Follow TV Tropes


Music / Blues Traveler

Go To

Blues Traveler is a jam band formed in Princeton, New Jersey in 1987 and primarily known for its two 90s hits "Run Around" and "Hook" (both from the album Four) and for appearing on Roseanne as Dan's best friend.

Principal Members (Founding members in italic, most recent in bold):

  • John Popper - lead vocals, harmonica, acoustic guitar
  • Chan Kinchla - electric/acoustic guitars
  • Brendan Hill - drums
  • Bobby Sheehan - bass (1987-1999; died of a drug overdose)
  • Advertisement:
  • Tad Kinchla - bass (1999-present)
  • Ben Wilson - keyboards (2000-present)

Studio discography:

  • 1990 - Blues Traveler
  • 1991 - Travelers and Thieves
  • 1993 - Save His Soul
  • 1994 - Four
  • 1997 - Straight On Till Morning (final album with Bobby Sheehan)
  • 2001 - Bridge (first album with Tad Kinchla and Ben Wilson)
  • 2003 - Truth Be Told
  • 2005 - ¡Bastardos!
  • 2007 - Cover Yourself (new arrangements of previously released songs)
  • 2008 - North Hollywood Shootout
  • 2012 - Suzie Cracks the Whip
  • 2015 - Blow Up the Moon
  • 2018 - Hurry Up & Hang Around


Live discography:

  • 1992 - On Tour Forever (EP, packaged with Travelers and Thieves)
  • 1996 - Live from the Fall (double album)
  • 2002 - Live: What You and I Have Been Through
  • 2004 - Live on the Rocks
  • 2006 - ¡Bastardos en Vivo! (EP)

This band provides examples of:

  • Based on a True Story: The song "Closing Down the Park" is about the Tompkins Square Park riot of August 1988.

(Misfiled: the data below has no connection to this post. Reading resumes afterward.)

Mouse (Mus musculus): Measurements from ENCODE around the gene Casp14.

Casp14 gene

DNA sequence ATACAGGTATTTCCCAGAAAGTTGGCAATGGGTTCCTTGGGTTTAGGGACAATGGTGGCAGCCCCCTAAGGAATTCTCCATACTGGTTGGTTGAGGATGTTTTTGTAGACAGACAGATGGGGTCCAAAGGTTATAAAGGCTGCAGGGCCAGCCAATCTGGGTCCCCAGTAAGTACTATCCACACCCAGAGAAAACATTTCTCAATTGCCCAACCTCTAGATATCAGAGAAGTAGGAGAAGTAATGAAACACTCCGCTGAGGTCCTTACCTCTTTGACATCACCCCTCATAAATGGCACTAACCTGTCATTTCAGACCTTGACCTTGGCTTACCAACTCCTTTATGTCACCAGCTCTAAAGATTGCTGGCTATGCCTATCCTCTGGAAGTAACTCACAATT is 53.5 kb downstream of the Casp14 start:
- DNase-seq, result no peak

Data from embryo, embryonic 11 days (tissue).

• The Cameo: All of the tracks of Blow Up The Moon is essentially collaborations with cameos from Hanson, Rome Ramirez, 3OH!3, JC Chasez, Jewel, and The Plain White Ts among others.
  • Epic Rocking: It comes with the territory as a jam band. "Crystal Flame," "Alone," "Sweet Pain," "Mountain Cry," "Whoops," and "Make My Way."
  • Grief Song: "Pretty Angry."
  • Iconic Item:
    • While performing onstage in his pre-weight-loss days, John Popper wore a set of custom-made belts either slung across his chest or hung around his neck. They had pockets to hold harmonicas in every possible key, so he could easily switch one for another mid-song. The belts no longer fit properly after he lost the weight, so he started carrying his harmonicas in a black attache case.
    • Advertisement:
    • He often wears a broad-brimmed hat whose band is made of flattened harmonica plates during shows.
  • Large and in Charge: John Popper was one of the heaviest singers on the scene during his day, eventually tipping the scales at over three hundred pounds. Health issues (diabetes and a heart attack) eventually led him to have gastric bypass surgery, which allowed him to lose a great deal of weight.
  • Misery Builds Character: Although "blues" was part of their name, they were always quick to point out that they'd never actually "paid their dues" the way most blues artists did back in the day.
    Popper: We're five white kids from the suburbs whose parents supported us while we were starting out, so let's not insult the term.
  • Mixed Metaphor: The second and third verses of "Run-Around" are constant strings of these.
  • Motor Mouth: The third verse of "Hook" is nearly 200 words long. It still takes less than a minute.
  • Off to See the Wizard: Blues Traveler parodied this story in the video for "Runaround": The Dorothy stand-in and her buddies can't get into the club where the band is performing, and when they manage to sneak in backstage they discover that the band are in the Wizard role, performing offstage while younger, slimmer performers mime playing to their work onstage.
  • Run for the Border: "Get Out of Denver" is a local variant.
  • Shout-Out: The first line in "Regarding Steven" is one to "Sympathy for the Devil". Throughout the latter song, Satan says, "Hope you guess my name"; the first line in "Regarding Steven" is "Well, I guessed your name and I'm sure you know mine..."
  • This Is a Song: "Hook" is entirely about itself, describing how the hook brings you back, confessing that he doesn't mean any of what he is singing, and how the lyrics affect the listener, among other things.


How well does it match the trope?

Example of:


Media sources: